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NOAA Restoration Center Environmental Compliance
Every major federal action requires an assessment of its environmental impacts, in accordance with the requirements set forth under the National Environmental Policy Act (NEPA) of 1969 and the regulations of the Council on Environmental Quality for implementation of NEPA. For actions conducted or led by NOAA, this assessment must also comply with NOAA Administrative Order (NAO) 216-6, which describes NOAA’s policies, requirements, and procedures for complying with NEPA and the implementing regulations.
The NOAA Restoration Center’s programs provide funding and technical assistance to agencies and organizations for coastal habitat restoration projects throughout the United States and territories. This support is provided via cooperative agreements, grants and contracts with partner organizations, as well as through technical advisory roles. Although the end result of such support is beneficial to habitat and NOAA trust resources, environmental impact analyses under NEPA must still be conducted to be certain that temporary negative impacts, long-term changes to the immediate environment, and even beneficial impacts are fully considered. A list of completed Restoration Center NEPA analyses is available below.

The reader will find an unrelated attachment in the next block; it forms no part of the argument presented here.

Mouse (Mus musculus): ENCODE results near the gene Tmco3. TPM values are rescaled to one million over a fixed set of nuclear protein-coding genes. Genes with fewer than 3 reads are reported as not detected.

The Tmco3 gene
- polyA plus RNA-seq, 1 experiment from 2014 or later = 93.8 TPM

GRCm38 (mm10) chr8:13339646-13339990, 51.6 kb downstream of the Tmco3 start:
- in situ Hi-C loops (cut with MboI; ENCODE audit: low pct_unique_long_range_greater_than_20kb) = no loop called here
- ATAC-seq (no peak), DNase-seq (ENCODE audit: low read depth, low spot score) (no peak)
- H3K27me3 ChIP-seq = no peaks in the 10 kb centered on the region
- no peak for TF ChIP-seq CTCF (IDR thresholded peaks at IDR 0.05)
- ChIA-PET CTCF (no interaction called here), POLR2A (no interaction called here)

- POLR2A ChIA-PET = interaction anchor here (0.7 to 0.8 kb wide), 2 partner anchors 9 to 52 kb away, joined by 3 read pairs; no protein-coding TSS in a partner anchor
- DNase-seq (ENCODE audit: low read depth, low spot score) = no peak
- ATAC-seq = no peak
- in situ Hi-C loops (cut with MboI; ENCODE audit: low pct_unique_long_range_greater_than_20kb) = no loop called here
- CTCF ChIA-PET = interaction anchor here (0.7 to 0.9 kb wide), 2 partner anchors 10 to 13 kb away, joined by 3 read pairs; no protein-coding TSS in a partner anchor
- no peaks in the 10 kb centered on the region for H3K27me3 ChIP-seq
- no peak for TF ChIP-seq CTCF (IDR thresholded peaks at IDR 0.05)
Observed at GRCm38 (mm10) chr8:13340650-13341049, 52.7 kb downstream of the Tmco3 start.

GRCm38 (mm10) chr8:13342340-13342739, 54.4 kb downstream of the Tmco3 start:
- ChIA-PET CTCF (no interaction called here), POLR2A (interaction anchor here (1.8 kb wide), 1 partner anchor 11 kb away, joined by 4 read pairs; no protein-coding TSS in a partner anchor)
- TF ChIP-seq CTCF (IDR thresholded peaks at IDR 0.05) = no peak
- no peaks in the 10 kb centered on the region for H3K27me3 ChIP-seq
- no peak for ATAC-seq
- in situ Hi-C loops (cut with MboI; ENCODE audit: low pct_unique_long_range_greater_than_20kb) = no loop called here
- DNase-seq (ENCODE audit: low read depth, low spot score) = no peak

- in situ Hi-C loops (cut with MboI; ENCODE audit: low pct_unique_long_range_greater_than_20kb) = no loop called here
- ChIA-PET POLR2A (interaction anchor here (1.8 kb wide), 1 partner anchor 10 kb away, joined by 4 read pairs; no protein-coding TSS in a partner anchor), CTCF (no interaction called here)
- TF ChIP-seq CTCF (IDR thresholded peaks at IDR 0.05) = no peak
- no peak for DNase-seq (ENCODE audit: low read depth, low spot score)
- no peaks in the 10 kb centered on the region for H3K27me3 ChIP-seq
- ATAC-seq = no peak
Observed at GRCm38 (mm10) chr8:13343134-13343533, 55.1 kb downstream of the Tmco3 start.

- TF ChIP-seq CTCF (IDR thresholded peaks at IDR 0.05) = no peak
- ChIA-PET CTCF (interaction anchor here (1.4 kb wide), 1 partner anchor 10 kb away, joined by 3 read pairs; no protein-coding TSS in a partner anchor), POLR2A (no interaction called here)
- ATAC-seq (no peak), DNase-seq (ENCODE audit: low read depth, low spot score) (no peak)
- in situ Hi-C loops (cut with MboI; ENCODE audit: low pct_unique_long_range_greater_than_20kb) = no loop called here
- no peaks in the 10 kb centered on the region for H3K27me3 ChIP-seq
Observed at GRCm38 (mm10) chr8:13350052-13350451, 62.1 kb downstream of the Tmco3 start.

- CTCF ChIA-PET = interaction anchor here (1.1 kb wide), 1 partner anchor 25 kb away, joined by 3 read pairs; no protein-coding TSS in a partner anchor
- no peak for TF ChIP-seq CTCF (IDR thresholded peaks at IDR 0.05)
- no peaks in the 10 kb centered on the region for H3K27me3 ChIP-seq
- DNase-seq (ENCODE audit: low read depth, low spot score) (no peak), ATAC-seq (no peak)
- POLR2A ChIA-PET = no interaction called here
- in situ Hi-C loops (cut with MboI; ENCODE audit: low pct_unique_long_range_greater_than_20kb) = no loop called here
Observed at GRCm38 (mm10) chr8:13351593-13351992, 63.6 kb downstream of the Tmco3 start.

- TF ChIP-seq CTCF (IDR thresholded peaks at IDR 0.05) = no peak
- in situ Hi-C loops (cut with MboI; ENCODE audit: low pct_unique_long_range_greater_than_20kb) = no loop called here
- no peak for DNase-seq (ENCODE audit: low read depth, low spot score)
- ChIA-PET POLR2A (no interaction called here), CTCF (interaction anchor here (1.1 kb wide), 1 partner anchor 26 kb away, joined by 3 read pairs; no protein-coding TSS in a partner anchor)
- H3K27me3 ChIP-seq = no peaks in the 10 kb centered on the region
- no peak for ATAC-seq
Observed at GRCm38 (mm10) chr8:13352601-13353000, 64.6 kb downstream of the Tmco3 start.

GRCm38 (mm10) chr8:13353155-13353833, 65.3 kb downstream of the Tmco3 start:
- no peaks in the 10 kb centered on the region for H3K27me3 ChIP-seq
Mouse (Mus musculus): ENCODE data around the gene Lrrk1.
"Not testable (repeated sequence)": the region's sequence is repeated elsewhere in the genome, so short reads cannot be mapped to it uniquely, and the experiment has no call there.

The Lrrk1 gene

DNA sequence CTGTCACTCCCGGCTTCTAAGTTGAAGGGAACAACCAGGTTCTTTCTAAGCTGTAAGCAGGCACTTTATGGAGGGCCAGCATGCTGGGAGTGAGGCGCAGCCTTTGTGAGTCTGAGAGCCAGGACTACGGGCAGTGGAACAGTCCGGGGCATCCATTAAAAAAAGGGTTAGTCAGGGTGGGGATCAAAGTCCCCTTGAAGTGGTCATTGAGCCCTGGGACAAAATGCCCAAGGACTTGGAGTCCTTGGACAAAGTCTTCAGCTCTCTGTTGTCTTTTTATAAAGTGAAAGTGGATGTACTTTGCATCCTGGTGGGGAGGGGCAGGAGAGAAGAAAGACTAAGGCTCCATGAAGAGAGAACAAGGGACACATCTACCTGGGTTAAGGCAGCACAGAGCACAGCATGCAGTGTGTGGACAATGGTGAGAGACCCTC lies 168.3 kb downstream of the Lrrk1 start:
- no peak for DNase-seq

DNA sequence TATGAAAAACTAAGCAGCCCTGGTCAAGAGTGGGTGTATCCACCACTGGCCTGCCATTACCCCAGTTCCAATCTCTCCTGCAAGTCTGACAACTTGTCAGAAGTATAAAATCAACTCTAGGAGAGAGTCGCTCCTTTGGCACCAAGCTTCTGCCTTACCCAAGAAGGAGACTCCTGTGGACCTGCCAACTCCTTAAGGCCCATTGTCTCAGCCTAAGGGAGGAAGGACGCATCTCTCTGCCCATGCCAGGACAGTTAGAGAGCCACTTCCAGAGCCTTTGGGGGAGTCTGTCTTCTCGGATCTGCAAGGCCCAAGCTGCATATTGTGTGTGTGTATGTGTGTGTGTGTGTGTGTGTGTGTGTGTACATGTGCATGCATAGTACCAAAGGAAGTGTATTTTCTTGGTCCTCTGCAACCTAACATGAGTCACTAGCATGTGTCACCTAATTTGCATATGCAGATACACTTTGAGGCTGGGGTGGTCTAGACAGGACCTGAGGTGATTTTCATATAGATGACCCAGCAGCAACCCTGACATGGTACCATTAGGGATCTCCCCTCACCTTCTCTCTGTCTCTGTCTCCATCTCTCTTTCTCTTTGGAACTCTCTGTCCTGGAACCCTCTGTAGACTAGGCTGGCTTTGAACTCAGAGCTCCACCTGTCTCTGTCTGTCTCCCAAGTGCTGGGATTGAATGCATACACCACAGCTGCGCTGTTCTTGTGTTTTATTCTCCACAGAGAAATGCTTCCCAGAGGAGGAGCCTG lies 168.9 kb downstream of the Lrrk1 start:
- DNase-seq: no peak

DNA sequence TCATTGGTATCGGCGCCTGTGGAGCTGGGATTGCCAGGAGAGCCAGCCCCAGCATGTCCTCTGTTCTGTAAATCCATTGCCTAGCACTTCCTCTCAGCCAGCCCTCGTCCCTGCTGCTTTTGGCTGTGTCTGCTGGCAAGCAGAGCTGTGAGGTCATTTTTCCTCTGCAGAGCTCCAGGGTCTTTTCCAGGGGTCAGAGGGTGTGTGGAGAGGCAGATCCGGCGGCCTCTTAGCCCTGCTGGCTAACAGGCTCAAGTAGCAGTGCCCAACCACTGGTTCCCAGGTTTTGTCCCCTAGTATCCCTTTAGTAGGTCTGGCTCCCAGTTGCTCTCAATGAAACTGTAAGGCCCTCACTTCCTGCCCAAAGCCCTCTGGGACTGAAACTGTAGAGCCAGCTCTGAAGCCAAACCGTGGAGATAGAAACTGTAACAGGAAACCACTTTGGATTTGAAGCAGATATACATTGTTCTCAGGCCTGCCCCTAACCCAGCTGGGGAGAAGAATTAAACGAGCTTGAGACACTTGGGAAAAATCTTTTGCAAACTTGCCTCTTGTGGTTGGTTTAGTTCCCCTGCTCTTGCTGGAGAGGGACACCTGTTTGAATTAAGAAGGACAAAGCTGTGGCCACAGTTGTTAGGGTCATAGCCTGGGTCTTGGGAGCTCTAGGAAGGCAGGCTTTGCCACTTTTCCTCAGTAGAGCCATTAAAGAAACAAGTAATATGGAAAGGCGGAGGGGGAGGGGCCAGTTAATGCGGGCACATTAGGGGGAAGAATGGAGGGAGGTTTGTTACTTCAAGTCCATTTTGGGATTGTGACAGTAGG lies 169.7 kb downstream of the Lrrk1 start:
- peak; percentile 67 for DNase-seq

The Restoration Center’s NEPA Process
Through funding or technical expertise, the Restoration Center supports approximately 200 habitat restoration projects each year. All of these projects are assessed for environmental impacts in accordance with the NEPA process using programmatic NEPA documents.
To increase efficiency and reduce redundancy in conducting NEPA analyses for a large number of federal actions, we developed a Programmatic Environmental Assessment in 2002 and a supplemental document (SPEA) in 2006, available below. These documents covered the majority of foreseeable environmental impacts from commonly implemented project types. The SPEA was created to account for the evolution of type, scope, and overall number of restoration projects we funded, as well as to further streamline environmental review and documentation of NEPA decisions beyond the impacts analyzed in the 2002 assessment. To account for further evolution in the scope and scale of our projects, we are currently analyzing the environmental impacts of our funded activities through a programmatic environmental impact statement (PEIS).